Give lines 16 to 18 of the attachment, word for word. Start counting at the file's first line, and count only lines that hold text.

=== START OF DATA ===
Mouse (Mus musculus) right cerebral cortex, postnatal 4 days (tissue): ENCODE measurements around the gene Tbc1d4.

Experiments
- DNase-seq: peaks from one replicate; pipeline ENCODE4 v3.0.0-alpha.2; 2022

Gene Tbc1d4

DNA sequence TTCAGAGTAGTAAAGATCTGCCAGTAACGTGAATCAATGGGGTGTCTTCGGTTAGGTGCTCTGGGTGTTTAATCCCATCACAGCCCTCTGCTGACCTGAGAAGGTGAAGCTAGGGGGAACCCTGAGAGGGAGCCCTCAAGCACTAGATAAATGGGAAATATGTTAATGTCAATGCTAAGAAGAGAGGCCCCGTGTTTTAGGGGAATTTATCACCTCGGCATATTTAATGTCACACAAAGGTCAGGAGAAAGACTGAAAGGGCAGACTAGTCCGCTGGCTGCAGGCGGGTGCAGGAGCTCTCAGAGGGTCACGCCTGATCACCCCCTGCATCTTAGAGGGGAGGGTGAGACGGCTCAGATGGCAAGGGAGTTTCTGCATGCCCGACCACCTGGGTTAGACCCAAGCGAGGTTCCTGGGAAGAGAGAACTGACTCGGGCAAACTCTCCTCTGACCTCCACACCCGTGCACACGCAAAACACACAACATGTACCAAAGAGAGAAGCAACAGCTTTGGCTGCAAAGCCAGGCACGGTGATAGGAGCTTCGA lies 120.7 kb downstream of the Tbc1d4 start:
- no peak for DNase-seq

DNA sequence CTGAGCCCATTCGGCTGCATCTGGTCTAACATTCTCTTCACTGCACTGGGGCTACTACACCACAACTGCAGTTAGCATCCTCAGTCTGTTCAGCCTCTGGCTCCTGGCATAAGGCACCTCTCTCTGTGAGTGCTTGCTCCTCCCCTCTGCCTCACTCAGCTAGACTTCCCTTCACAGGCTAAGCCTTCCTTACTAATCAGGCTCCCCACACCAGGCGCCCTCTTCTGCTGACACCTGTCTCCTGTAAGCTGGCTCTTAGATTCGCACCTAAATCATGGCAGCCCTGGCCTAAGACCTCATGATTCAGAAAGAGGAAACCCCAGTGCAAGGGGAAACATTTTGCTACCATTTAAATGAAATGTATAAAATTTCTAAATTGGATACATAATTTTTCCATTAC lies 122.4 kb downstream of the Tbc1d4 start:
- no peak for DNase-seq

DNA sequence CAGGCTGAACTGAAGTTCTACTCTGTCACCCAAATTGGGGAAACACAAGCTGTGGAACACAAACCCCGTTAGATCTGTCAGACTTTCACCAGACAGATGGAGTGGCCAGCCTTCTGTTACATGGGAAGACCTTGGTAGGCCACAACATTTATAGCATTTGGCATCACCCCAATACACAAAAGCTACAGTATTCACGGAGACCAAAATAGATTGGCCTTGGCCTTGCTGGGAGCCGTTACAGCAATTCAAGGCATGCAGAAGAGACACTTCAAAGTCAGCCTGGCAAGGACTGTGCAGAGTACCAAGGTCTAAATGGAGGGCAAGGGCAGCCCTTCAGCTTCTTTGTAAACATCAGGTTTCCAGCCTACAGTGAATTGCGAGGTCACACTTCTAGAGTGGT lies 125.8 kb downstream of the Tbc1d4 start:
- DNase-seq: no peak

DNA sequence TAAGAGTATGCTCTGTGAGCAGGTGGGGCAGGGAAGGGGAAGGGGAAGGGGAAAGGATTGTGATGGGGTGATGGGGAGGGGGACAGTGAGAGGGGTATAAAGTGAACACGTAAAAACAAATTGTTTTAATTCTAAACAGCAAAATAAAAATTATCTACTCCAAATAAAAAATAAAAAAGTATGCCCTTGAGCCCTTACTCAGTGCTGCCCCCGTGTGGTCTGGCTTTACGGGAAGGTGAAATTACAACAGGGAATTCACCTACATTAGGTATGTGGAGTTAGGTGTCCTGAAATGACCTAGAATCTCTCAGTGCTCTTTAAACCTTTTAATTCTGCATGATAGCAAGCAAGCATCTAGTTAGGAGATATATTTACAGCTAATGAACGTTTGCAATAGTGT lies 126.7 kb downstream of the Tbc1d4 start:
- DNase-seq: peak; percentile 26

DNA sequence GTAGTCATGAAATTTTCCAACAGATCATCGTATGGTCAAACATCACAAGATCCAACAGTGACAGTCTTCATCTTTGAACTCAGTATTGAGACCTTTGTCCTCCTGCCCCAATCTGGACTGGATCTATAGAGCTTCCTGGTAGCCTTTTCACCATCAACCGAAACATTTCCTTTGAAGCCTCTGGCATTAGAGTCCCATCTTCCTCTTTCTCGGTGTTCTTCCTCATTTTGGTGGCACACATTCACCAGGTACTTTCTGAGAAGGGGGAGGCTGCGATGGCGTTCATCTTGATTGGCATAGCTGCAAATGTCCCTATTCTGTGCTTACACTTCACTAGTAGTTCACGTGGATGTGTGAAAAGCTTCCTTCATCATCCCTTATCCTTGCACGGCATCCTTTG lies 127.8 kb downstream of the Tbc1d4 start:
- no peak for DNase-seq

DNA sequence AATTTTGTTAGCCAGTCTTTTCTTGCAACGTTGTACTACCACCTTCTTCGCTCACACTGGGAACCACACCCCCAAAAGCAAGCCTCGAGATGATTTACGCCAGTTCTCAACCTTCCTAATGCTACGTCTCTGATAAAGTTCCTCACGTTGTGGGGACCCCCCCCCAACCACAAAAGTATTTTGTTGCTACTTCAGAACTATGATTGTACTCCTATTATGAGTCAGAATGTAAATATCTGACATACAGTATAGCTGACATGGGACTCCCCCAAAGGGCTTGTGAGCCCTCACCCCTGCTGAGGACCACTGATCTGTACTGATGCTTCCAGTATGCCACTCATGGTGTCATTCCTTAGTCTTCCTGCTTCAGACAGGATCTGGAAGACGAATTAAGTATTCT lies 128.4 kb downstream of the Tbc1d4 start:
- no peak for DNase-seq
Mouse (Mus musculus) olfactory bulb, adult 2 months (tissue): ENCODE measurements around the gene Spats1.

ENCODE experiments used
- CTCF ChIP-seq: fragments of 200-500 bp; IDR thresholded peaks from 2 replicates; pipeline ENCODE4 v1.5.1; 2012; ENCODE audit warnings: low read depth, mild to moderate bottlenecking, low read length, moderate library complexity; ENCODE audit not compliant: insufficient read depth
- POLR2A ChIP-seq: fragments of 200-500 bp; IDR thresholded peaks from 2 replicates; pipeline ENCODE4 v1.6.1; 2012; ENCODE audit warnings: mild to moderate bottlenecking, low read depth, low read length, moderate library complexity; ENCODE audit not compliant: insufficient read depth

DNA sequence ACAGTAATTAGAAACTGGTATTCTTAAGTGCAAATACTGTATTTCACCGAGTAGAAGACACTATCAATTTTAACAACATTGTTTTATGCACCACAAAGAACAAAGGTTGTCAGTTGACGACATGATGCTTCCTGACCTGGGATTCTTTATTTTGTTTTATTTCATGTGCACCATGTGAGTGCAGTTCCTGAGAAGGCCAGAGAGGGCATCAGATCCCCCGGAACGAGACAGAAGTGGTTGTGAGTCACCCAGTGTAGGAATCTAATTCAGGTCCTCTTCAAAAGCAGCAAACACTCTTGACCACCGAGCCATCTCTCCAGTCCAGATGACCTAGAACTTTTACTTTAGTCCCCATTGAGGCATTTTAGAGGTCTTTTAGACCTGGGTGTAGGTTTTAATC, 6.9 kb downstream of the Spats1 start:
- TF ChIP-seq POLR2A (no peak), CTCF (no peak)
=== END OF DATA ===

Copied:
- no peak for DNase-seq
Mouse (Mus musculus) olfactory bulb, adult 2 months (tissue): ENCODE measurements around the gene Spats1.

ENCODE experiments used